Your photos are shown in your photostream, which will be at flickr.com/photos/username (where "username" is the identity you've chosen). Here's mine.
You can also maintain a profile page, to tell other Flickr users about yourself. This is at flickr.com/people/username. You can go wild and tell the world everything about yourself; or you can keep things strictly anonymous. Here's mine.
Every other Flickr user is potentially one of your Contacts. Photos from your Contacts are automatically aggregated on to a page customized just for you (it's at flickr.com/photos/username/friends). This is a quick and easy way to keep track of new additions to Flickr from a large number of people. To add someone to your contacts list, just hover your pointer over their Buddy Icon, the little square image that appears next to their username. Buddy Icons appear everywhere in Flickr; they're a great way of noticing people and remembering who's who.
Every photo in Flickr can have notes (like annotations) and tags (words descriptive of the content or style) added to them, by the person who uploaded them and by anyone else. Your photos remain your own, but other people can add metadata to them. This is a very important part of the service, because it's one way that the social aspect of Flickr starts to shine.
Any photo can be added to a group as well. Groups exist to cover all kinds of crazy photographic ideas and much more besides: the squared circle group is hugely popular; perhaps you'd like to tell the world what's in your bag or even what's really in your bag; JPG Magazine's 1 photo a day - no borders please is a constantly engaging place to hang out; readers of Mac DevCenter will probably enjoy the Macintosh group; and for something really unusual, how about piles of books or boring photos?
You can join a group, or create your own. Adding a photo to a group effectively adds metadata to it. The image remains in your photostream (and adding to a group does not affect your bandwidth quota on free accounts) and still has the same tags and notes you've added; but now it also appears in the group's photostream (known as a "pool") as well.
Most views you see in Flickr (your photostream, your contacts, group pools) have their own syndication feed in RSS and Atom formats. This creates yet another way to view photos, using any compatible feed aggregator such as NetNewsWire or Bloglines.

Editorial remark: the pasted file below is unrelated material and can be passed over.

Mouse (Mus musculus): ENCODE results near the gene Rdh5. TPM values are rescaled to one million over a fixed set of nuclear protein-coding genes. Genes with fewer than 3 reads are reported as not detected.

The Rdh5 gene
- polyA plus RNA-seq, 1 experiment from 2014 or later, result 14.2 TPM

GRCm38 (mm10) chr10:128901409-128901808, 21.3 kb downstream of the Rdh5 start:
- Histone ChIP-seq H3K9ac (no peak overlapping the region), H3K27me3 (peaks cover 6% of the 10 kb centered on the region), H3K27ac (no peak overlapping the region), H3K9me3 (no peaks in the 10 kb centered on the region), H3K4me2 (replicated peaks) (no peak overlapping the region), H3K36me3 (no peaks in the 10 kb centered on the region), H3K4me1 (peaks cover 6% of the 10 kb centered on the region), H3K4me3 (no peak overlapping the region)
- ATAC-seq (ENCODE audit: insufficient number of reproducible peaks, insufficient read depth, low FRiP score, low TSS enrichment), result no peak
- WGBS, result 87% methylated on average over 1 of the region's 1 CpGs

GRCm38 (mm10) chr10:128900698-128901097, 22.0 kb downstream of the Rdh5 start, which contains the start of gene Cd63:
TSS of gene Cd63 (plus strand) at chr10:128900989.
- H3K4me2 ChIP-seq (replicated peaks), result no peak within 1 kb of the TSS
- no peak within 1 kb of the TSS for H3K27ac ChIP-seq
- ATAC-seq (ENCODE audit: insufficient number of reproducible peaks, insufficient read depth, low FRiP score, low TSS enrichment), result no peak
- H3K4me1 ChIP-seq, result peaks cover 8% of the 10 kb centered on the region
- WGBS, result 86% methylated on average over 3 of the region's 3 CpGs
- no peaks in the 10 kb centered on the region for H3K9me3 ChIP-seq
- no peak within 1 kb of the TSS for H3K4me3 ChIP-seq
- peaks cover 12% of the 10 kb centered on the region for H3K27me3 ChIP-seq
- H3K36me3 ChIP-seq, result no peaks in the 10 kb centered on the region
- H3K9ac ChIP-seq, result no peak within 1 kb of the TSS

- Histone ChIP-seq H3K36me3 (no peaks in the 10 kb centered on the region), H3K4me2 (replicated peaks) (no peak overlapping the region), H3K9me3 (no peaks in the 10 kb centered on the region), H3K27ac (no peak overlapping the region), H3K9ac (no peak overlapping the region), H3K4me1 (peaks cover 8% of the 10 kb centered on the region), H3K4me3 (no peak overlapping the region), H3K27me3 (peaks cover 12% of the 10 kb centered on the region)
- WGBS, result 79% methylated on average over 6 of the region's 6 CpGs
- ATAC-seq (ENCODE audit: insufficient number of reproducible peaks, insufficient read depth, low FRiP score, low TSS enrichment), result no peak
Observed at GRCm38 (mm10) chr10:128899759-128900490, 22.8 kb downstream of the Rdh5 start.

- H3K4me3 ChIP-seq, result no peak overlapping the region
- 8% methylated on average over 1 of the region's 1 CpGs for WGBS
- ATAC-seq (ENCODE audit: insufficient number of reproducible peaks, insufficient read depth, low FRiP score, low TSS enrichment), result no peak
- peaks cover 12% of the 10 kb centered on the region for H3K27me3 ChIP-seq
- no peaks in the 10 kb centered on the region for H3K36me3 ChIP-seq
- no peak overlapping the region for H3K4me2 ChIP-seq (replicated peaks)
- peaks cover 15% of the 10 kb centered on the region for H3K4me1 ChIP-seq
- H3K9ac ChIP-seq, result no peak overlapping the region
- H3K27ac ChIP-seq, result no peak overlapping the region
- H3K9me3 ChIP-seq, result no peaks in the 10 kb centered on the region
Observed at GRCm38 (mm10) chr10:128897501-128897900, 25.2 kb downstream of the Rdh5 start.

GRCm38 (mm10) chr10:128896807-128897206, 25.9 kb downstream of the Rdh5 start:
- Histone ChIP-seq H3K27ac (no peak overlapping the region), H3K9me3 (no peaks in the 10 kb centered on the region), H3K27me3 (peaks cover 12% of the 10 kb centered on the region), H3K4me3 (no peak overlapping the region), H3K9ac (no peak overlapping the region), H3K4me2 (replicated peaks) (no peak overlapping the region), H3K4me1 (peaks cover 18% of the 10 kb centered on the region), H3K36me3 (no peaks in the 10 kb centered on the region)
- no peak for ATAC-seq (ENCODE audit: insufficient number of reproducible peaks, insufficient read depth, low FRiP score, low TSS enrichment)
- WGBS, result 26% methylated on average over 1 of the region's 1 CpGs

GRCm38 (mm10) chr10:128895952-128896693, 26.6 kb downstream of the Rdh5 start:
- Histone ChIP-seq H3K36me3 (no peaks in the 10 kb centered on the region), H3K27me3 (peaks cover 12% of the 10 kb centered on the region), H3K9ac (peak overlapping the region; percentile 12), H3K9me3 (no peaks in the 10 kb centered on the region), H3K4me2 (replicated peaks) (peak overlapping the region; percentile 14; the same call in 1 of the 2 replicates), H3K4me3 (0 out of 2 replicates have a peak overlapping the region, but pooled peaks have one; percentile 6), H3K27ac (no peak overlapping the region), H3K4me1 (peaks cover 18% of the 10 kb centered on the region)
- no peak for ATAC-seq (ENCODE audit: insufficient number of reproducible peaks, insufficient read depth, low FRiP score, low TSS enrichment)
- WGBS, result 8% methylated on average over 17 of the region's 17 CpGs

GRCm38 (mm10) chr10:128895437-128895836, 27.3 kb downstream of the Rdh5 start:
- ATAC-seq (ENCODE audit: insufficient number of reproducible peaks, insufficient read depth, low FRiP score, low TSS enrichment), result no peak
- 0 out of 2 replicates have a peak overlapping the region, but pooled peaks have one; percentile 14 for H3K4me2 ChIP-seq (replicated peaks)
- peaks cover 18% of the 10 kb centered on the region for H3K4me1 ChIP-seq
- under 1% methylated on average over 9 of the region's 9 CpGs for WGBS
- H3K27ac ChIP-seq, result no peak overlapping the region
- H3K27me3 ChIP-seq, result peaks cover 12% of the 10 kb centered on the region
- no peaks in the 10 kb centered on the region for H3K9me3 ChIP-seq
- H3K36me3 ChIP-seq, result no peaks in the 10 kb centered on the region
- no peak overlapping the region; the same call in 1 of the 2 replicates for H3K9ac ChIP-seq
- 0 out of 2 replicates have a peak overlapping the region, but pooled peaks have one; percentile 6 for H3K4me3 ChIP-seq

Uploadr and 1001
The basic Flickr upload page has the kind of upload interface you'd expect to see in a browser.
But there's also a handy bookmarklet which works with most Mac browsers. From any web page, you can click the bookmarklet and it will refresh with a simple display of all the images it found. Click the one you wish to add to your photostream, and it's done.
Flickr's own Uploadr software is available for OS X. It's free and very simple to use. After downloading the disk image (a Flickr account is required for entry), expanding it, and dragging the application to your hard disk, all you have to do is enter your user details in the Prefs panel, drag in some pics, and click "Upload." As they say round here, it does what it says on the tin.
Once you've clicked Upload, you'll be shown a sheet where you can pick the privacy setting for this image, and add some tags to it.
What the Uploadr doesn't offer is anything in the way of image-editing tools; you can't rotate, resize, or make any other changes to the image itself. It's not an editr, it's an uploadr.
1001 is a third-part uploading tool for OS X, which takes things one step further than the official Uploadr.
As well as offering all the upload functionality in the Uploadr, 1001 also helps you to keep a watchful eye on the photostreams you've added as contacts, and the groups you have joined.
New pictures from these subscriptions are automatically displayed by 1001 in a neat little alert window which you can leave open all the time. Optionally, you can use 1001's Dock icon space to display new images too.
Both the Uploadr and 1001 are currently in beta, which means we can expect more from each of them in future. Both are perfectly usable and stable despite the beta status, and are excellent ways of getting a photo online when you're in a hurry.